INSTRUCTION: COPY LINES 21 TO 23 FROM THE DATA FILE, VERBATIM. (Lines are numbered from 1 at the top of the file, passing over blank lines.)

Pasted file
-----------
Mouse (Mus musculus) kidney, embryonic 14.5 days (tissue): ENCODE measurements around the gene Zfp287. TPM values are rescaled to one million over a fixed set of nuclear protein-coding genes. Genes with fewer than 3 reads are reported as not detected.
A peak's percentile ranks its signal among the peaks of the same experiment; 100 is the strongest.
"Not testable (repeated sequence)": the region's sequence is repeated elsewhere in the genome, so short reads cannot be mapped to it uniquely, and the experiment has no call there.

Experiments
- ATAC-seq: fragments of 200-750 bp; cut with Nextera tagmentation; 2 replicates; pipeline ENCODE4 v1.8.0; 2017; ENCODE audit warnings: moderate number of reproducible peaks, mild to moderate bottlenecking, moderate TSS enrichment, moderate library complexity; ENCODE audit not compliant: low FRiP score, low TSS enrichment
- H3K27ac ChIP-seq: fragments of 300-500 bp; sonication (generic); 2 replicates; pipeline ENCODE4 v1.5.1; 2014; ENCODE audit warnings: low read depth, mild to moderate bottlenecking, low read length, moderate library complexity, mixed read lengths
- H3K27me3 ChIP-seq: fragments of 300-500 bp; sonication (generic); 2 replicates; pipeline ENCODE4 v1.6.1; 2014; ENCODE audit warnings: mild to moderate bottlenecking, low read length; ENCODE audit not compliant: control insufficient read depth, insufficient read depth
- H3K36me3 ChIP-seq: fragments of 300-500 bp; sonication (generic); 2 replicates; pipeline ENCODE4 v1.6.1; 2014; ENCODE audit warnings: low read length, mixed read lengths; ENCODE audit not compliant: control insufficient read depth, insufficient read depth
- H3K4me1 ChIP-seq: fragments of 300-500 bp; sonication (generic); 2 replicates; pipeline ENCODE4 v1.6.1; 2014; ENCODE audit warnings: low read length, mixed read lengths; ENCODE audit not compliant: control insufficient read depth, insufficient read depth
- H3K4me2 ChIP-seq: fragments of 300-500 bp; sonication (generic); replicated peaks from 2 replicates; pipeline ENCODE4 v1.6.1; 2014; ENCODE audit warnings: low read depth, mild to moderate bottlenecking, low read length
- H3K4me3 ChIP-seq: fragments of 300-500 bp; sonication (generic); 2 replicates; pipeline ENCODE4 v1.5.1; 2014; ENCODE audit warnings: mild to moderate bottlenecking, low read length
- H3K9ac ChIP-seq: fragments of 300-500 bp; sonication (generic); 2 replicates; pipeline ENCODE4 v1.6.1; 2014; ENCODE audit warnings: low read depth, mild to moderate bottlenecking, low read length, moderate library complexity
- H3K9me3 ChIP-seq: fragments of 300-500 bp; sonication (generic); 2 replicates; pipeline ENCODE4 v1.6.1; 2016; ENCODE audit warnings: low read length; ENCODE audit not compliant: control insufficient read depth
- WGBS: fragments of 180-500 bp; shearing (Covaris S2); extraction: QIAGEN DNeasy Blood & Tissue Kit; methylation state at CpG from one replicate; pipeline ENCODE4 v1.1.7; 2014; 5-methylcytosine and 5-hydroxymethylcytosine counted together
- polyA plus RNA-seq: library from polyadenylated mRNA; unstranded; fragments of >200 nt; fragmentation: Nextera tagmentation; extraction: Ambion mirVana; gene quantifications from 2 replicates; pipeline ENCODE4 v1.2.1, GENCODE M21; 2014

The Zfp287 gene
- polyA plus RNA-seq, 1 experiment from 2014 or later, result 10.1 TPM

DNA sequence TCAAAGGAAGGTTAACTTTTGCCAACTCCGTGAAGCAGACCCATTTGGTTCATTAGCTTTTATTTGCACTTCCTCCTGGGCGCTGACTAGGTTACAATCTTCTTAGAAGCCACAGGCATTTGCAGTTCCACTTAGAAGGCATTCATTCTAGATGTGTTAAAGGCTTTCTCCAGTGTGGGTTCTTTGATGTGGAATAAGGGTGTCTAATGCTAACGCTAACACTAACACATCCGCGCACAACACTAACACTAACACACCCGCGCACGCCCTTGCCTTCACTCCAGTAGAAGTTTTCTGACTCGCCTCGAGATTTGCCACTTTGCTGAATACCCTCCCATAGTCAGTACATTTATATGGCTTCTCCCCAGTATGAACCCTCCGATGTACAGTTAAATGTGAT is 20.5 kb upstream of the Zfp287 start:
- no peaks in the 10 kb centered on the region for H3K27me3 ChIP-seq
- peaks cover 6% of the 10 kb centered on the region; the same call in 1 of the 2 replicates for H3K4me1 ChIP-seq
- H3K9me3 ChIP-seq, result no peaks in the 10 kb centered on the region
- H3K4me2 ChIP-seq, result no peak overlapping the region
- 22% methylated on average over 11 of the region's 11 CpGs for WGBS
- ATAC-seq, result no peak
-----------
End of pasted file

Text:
- H3K9me3 ChIP-seq, result no peaks in the 10 kb centered on the region
- H3K4me2 ChIP-seq, result no peak overlapping the region
- 22% methylated on average over 11 of the region's 11 CpGs for WGBS